After graduating from high school, Doug pursued a degree in teaching. But his true path had already been “forged.” By the time he earned his degree, he had been creating things to help pay his way through school: knives, jewelry, household items. He was hooked on forge and anvil, so instead of teaching he began working with interior designers and furniture stores, making beautiful, utilitarian things like drapery rods and drawer pulls, and in the process developing his burgeoning skill.
But it wasn’t until 1992 when he joined ABANA – the Artist Blacksmiths’ Association of North America – and began meeting some of the people who forged and crafted art from metal, that he realized forging really could create fine art. “That’s when I connected the dots and realized I could do that kind of artwork; that’s the path I wanted for my life.”
People who see Doug’s artwork often comment on the flow and the energy of his pieces. Doug begins with abstract shapes. “I’m very intrigued with line and curve. Once I got that figured out, going from abstract curves to wings and manes was pretty natural. I love doing horses and birds because it’s so easy to make them grand.”
Another life-changing shift occurred when Doug was exposed to the work of Albert Paley. “He works on a scale that’s obscenely monumental, things bigger than buildings. After that I thought, 'Oh yeah, I can reach for the sky. I can do big!'”
But he had to let go of forging. In order to work in large scale it was neither necessary nor feasible to forge large pieces. “So now the hammer and the anvil are just another tool in my tool chest,” he said. Specialized pliers for bending, a steel-cutting machine he invented himself, torches and computers are also part of his unique toolkit.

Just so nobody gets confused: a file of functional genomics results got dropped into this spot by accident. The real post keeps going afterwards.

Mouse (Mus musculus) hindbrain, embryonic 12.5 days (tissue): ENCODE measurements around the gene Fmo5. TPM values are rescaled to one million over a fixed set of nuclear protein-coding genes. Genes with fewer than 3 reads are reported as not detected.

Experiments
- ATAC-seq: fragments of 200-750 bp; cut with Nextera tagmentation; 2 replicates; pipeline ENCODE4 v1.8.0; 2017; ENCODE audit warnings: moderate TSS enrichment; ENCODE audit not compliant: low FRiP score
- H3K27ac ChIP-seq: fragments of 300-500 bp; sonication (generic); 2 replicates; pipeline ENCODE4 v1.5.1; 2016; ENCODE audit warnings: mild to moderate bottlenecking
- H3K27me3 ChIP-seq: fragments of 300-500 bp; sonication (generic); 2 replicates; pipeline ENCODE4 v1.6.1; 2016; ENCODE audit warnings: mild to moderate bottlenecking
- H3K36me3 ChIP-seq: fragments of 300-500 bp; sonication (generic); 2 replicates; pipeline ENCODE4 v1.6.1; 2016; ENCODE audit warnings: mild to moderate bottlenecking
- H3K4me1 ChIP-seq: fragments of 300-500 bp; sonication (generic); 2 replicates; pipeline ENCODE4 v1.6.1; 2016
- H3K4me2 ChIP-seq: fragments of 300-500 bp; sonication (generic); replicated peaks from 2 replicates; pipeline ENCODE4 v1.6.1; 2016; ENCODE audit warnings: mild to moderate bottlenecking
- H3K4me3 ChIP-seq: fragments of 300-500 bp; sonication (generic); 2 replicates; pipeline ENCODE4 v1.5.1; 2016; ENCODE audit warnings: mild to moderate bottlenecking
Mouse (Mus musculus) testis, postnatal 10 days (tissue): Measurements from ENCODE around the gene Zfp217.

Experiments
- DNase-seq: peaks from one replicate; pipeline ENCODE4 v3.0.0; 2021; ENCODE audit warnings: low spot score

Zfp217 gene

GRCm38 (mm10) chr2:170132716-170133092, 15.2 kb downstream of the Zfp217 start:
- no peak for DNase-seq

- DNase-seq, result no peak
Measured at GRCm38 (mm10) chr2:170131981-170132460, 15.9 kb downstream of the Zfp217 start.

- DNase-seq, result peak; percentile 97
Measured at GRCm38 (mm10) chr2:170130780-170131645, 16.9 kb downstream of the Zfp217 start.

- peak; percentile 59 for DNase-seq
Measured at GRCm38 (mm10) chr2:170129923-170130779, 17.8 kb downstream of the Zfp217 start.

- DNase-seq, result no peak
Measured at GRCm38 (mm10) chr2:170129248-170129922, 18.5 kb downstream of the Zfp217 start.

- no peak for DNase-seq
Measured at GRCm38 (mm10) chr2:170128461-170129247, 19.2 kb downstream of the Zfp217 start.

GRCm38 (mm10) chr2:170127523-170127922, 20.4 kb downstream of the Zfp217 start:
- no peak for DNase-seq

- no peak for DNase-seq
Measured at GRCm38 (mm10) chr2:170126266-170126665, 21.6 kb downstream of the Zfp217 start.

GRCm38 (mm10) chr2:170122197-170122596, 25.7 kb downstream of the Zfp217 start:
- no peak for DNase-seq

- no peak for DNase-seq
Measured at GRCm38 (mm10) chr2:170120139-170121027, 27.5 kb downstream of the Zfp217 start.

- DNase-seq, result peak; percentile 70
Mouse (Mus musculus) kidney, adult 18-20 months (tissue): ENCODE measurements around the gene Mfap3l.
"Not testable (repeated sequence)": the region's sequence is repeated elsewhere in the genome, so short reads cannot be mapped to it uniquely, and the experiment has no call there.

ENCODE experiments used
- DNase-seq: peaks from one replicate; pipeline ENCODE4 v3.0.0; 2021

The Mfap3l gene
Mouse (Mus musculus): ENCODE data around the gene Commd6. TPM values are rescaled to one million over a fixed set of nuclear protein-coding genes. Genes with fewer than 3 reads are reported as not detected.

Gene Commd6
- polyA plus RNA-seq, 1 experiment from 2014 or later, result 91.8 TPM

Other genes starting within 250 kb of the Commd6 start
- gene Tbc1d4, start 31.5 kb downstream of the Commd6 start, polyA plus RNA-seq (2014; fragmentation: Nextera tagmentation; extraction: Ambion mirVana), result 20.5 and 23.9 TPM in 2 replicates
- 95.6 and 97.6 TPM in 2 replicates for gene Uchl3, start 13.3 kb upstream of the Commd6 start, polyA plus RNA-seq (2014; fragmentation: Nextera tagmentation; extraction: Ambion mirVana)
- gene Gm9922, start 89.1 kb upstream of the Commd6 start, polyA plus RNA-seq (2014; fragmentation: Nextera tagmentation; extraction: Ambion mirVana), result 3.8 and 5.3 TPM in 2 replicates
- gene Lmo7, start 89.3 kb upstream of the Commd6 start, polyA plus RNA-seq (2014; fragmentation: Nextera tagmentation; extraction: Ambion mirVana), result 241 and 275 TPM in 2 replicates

Today, Doug’s artform merges forging and fabrication. “Forging steel is pretty straightforward. Once it’s hot, it’s soft and you bend it the way you want it to go, like working with clay. Fabrication begins with flat sheets of cutout steel, then bending, shaping and welding one piece onto another.
“If you look at just the flat pieces, they don’t look like a horse. I heat a piece with a torch so that I can bend it and pose it. If I’m creating a big piece I build it up (fabrication); when it’s time for finer detail like eyes and face, I draw it out (forging).”
Magic occurs as he begins to build, weld, draw out and shape. Something powerful, full of emotion and energy, a fierce gaze or the belligerent toss of a mane, springs to life. The fire of forge and torch becomes the fire of a horse.
Doug’s artwork including his first series of horses, are placed all over the southeast, while his 14-foot heron in a fountain became the icon for the city of Eustis. In the last 10 years, his larger pieces have become public art of the sort he grew up with in St. Louis. But his new series of horses takes everything to a higher level yet, with powder-coating techniques to produce eye-popping colors. One of these recently won an Honorable Mention in a worldwide art contest.
Doug is living a dream come true. “I make the maquettes, but then I have to find clients to turn them into lifesize pieces. Maybe someday I’ll be able to underwrite my own work and place it, or find the client after the work is done. That would be the BIG dream come true. But I don’t ever go a day without feeling grateful and blessed that I get to do the work I love.”